Navigating Complexity and Uncertainty with Agility

Companies today exist in an era of accelerated change. Competitive lines are being redrawn at lightning speed as entire industries are disrupted seemingly overnight. In this environment, the old rules of strategy no longer apply. As business leaders, we need to embrace a whole new logic of competition if we want to future-proof our organizations.

A recent guest on the Outthinkers Podcast was Terence Mauri, founder of the management think tank Hack Future Lab. Terence studies how leaders can operate and thrive in uncertainty. He believes building a resilient future starts with challenging orthodoxy and having the courage to unlearn outdated mindsets.

In the episode, Terence shared a few key insights:

Practice unlearning.

As business models, processes, and our assumptions about how the world will behave erode more quickly, we must update ourselves more frequently as individuals and as companies. In companies today, one third of meetings are considered a complete waste of time, costing organizations $20M in lost productivity for every one thousand employees. Terence says leaders must challenge their own assumptions and exist in a state of “perpetual beta” – continuously learning and unlearning. Unlearning includes identifying the barriers that might be getting in the way of your strategic execution, including bureaucracy, complexity, or misalignment.

In practice, challenge outdated orthodoxy by sharing unlearning practices in action. Ask your teams, "What process have you cut out that was no longer working?" "What processes have you automated, updated, or replaced?" Create a culture of celebrating unlearning.

Strive for strategic certainty.

In one company survey Terence conducted, only one in four leaders could articulate a minimum of three of their organization’s strategic priorities. Strategic certainty is the ability to translate strategy rhetoric into milestones and actions. The number one barrier to agility is bureaucracy. Eliminate wasteful processes to optimize and fight complexity with simplicity. Leaders need to invest time and effort in context-setting, pace-setting, and direction-setting for their organization.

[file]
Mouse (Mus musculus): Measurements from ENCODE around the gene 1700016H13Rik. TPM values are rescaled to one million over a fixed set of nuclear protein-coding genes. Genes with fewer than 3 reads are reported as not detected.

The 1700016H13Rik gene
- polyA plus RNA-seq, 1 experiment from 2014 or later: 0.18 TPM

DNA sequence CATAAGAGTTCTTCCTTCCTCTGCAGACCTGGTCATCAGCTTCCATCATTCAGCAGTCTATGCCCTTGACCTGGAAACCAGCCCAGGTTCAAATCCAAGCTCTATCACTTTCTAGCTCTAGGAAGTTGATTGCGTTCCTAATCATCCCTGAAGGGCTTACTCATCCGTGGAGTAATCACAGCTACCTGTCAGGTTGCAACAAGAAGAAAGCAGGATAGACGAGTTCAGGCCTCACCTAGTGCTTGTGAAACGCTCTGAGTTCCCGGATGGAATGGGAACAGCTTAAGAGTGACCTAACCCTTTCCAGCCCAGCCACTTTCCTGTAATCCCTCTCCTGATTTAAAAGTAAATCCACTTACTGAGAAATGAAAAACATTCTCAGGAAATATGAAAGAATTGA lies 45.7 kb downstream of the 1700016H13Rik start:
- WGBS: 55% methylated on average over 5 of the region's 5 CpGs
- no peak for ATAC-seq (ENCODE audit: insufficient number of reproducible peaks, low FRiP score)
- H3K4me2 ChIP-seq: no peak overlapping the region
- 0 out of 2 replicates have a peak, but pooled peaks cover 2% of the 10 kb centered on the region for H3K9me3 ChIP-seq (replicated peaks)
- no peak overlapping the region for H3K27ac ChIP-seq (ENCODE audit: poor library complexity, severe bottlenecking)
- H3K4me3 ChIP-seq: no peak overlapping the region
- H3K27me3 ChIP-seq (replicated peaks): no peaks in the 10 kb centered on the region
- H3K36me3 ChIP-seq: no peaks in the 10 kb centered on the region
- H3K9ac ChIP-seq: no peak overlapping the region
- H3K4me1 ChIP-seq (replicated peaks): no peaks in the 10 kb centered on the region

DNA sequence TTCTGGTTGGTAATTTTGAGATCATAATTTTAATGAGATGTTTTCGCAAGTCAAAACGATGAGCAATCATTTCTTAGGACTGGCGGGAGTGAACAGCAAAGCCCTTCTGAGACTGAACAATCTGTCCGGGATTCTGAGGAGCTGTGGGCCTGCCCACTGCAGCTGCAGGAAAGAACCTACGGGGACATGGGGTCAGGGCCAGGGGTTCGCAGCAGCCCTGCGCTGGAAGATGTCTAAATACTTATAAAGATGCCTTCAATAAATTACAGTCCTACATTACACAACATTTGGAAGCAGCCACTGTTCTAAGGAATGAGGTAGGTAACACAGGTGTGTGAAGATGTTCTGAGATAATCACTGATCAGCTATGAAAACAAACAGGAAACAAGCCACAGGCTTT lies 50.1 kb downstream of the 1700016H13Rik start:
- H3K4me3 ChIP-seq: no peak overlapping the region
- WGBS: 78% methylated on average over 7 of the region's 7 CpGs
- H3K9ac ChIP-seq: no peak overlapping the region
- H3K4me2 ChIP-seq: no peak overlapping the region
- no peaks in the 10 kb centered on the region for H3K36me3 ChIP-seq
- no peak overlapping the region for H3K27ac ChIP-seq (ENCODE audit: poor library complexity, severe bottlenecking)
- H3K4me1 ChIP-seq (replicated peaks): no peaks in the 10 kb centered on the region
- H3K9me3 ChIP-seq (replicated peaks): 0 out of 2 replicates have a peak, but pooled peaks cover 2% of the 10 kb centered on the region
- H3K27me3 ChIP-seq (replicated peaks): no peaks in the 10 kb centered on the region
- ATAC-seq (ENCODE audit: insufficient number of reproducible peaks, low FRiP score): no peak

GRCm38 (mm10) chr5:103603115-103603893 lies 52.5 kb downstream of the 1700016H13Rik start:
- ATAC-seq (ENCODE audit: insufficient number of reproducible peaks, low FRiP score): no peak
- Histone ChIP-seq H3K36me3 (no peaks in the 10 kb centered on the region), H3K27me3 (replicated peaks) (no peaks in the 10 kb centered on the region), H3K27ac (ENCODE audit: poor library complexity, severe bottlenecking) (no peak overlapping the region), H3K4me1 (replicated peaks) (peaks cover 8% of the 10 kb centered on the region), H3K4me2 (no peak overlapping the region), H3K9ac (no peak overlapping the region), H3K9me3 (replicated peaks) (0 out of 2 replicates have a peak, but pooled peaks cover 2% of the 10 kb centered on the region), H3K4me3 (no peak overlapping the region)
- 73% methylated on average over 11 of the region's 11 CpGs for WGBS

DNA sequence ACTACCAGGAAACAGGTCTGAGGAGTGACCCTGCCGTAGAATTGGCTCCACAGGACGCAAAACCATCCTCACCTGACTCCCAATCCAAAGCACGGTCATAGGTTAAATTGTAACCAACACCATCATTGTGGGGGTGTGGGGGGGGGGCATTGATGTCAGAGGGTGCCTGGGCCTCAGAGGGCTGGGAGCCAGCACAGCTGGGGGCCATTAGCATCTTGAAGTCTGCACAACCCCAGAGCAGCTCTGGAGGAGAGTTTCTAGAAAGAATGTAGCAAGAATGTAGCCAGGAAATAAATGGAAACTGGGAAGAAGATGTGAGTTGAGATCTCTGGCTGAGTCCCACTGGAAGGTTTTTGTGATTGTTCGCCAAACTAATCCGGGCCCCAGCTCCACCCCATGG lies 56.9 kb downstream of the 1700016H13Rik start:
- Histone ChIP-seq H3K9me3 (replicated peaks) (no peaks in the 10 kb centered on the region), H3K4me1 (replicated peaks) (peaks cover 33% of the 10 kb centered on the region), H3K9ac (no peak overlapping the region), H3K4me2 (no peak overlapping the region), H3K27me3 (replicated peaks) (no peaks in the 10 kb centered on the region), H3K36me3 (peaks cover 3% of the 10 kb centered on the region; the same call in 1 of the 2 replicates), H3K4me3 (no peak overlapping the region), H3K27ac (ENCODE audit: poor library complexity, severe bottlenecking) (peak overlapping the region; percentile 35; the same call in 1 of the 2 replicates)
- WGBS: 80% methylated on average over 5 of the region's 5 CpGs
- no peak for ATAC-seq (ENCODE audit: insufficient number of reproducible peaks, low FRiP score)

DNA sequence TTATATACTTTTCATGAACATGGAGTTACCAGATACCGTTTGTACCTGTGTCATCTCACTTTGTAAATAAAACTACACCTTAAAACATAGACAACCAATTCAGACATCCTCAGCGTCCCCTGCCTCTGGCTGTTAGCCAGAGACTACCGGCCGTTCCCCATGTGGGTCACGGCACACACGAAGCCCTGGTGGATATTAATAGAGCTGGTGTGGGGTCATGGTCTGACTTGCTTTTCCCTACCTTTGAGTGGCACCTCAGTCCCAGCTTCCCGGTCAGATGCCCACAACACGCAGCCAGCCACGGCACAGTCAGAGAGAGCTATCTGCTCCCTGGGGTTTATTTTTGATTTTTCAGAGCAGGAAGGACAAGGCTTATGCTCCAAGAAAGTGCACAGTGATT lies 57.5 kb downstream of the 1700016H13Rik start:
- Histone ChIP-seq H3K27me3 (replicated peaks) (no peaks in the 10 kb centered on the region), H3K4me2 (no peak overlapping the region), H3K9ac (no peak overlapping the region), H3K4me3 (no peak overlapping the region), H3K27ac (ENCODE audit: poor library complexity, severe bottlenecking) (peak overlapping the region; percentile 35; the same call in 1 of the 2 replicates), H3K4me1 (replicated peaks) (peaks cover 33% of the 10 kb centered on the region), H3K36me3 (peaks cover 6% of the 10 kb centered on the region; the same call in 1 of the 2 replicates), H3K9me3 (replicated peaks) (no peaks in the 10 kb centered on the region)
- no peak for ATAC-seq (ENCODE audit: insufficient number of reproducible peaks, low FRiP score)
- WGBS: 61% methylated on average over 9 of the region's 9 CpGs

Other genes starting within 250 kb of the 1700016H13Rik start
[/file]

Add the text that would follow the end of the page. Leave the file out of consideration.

Offer trust and autonomy.

As the competitive lines between industries are being redrawn, competition is no longer company versus company, but culture versus culture and mindset versus mindset. Employees want autonomy and accountability over micromanagement and control. Most company cultures rely on conformity and get stuck in the status quo. Give people freedom, flexibility, and ownership to present new ideas. Trust can go a long way.

Forget traditional career ladders.

The second reason talented employees choose to leave, after salary, is a lack of internal growth opportunities. Traditional, linear career paths are being replaced by more fluid, horizontal hiring paths and work pixelization. As employees, embrace non-traditional career paths. As leaders, give employees opportunities to make horizontal moves that will build their skillsets.

Plan from the future.

In a complex, fluid, and non-linear environment, any business model is at risk. You need a strategy that can adapt and allow you to pivot from the future. Terence suggests three steps:

  1. Align on a point-of-view of the ideal future state. What trends are most likely to impact your business?
  2. Articulate how you will adapt the core business strategically. How will you harness trends as tailwinds?
  3. Activate at light speed. Refine and optimize processes to eliminate bureaucracy. Leaders are responsible for learning at the speed of customers and sharpening the organization’s purpose and value agenda.

Listen to the full interview here.

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